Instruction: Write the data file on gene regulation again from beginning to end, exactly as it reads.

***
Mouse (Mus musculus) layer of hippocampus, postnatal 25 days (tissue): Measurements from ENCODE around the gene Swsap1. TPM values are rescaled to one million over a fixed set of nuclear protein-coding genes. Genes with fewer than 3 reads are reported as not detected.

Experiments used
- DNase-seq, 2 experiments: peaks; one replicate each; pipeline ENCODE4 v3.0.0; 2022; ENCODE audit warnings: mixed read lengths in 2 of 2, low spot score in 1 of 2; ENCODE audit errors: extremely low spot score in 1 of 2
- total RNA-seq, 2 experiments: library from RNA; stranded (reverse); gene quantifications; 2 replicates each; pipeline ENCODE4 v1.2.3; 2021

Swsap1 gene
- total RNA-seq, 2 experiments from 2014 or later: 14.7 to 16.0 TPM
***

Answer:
Mouse (Mus musculus) layer of hippocampus, postnatal 25 days (tissue): Measurements from ENCODE around the gene Swsap1. TPM values are rescaled to one million over a fixed set of nuclear protein-coding genes. Genes with fewer than 3 reads are reported as not detected.

Experiments used
- DNase-seq, 2 experiments: peaks; one replicate each; pipeline ENCODE4 v3.0.0; 2022; ENCODE audit warnings: mixed read lengths in 2 of 2, low spot score in 1 of 2; ENCODE audit errors: extremely low spot score in 1 of 2
- total RNA-seq, 2 experiments: library from RNA; stranded (reverse); gene quantifications; 2 replicates each; pipeline ENCODE4 v1.2.3; 2021

Swsap1 gene
- total RNA-seq, 2 experiments from 2014 or later: 14.7 to 16.0 TPM